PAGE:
So here are my personal resolutions for 2013: I resolve to start to eat better, exercise more, spend less, save more, schedule more date nights with my wife and spend more time with my kids.
Whew. That was easy.
Wait a second. Those were my resolutions last year as well.
So what did I do wrong? It’s not what I did, it’s what I didn’t do. Knowing what to do wasn’t the problem, it was doing what I knew needed to be done.
Your business needs to get ready for 2013 with some soul-searching and resolutions of its own. That starts with you, the owner. Here are five resolutions your small business might benefit from making.
Quiz your staff
I don’t mean give them a test, I do mean, sit them down, individually and in small groups, every now and then, and ask them to describe the things about their work that they wish was easier or not required at all.
You might be surprised by what you hear. And I bet you’ll be able to quickly alleviate some of the issues; if you’ve never asked the question, you’re probably hearing about any issues for the first time.
Also, others see things that you can’t because their jobs are likely extremely focused on one part of your business. That’s experience that you probably don’t even have – or haven’t had since the good ol’ startup days, when everything was your job.
Improvements arising from these quizzes always produced cost savings, quality improvement and happier staff at my shops. The best part? Its free.
Mind the books
Most entrepreneurs I know find bookkeeping and accounting tedious, annoying, and at best, resulting in a historically insignificant set of artifacts that shine little on the excitement of the coming year.
That’s the wrong way to go. Look at receivables daily . Close your month-end quickly and review the profit and loss and balance sheets monthly, while they are still fresh.
Even if you don’t know accounting terminology, you do know your business, and I promise you’ll find financial line items that jump out at you, begging for clarification. The numbers don’t lie and you’ll find ways to run your business better if you pay some allegiance to this data.
Delegate yourself out of a job
You’ll always feel like it’s faster to do everything yourself, rather than spend time to others how to do it. Plus (gasp), they might make a mistake.
This is unsustainable. Your business will be more fun to work at if you can focus on the strategic and business-building work. Get out of the weeds and enjoy the blue sky.
Run your business as if it’s always for sale
Besides delegation, you need to get good at systems. I don’t mean big IT infrastructure, policies, procedures and paperwork that suck the life and culture out of your business.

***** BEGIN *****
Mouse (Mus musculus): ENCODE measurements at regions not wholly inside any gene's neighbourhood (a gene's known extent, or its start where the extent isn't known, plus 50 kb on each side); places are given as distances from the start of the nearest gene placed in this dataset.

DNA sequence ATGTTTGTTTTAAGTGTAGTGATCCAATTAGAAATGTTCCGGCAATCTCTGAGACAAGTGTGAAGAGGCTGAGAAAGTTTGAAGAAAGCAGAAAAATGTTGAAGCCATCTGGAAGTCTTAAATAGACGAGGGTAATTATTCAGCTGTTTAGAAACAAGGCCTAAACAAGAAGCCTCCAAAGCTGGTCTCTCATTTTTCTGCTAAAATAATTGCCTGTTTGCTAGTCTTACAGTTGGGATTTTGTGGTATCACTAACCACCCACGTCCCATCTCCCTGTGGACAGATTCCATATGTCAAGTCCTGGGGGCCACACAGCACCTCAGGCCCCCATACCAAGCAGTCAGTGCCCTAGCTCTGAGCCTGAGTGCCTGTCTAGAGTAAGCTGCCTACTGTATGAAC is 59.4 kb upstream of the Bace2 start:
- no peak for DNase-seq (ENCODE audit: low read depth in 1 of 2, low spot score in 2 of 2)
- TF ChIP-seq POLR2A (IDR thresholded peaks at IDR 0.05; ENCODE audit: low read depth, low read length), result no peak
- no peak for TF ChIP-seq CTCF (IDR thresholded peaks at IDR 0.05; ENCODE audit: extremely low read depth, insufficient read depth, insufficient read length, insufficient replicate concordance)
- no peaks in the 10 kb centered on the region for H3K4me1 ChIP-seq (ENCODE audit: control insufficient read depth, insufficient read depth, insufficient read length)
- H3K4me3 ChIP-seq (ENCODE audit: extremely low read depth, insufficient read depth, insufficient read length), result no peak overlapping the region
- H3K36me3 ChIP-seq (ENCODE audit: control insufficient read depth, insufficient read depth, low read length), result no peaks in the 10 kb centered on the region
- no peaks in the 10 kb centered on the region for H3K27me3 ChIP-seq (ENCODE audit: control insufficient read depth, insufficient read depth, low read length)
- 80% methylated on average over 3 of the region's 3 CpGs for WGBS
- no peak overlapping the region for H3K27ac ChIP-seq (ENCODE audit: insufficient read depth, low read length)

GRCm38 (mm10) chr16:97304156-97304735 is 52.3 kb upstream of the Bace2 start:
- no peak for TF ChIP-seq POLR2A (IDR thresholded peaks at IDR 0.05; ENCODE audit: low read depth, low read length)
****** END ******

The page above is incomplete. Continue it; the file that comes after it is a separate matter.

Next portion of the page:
I’m talking about simply communicating a repeatable, standardized way to do the things that make your business tick.
The truth is, you are doing repetitive work in all kinds of areas of your business already and there is a presumption that how it’s supposed to be done is understood.
Don’t presume. Jot it down, communicate it verbally and test it periodically. You won’t just be managing better, as a side effect, you’ll find lots of ways you can improve, as well. It’s your business at the end of the day, but act like someone is watching and waiting to buy you out.
I know you love your business. I know that if you divided the hours you’ve worked over the years by the money you’ve pulled out, you’d have made less than minimum wage. I know you have a lot of irons in the fire and this New Year is going to be amazing, but you’ve got to spend some time obsessing about profitability.
Margins. Expense control. Sales. I’m not asking you to get greedy all of a sudden. I’m telling you its okay to make money. The business is a living and breathing entity – bigger than you and it needs support.
How are you going to attract and keep great employees with a business that’s running too tight to break even? They’ll never get raises or promoted.
How are you and your business going to be socially responsible if there are no profits from which to donate to your community? How are you going to save for a rainy day or a downturn if your best years aren’t all that profitable?
You didn’t just buy yourself a job, you built a business – and if you don’t focus on making that business as sustainable and generous as possible in 2013, who will?
Special to The Globe and Mail
Chris Griffiths is the Toronto-based director of fine tune consulting, a boutique management consulting practice. Over the past 20 years, he has started or acquired and sold seven businesses.
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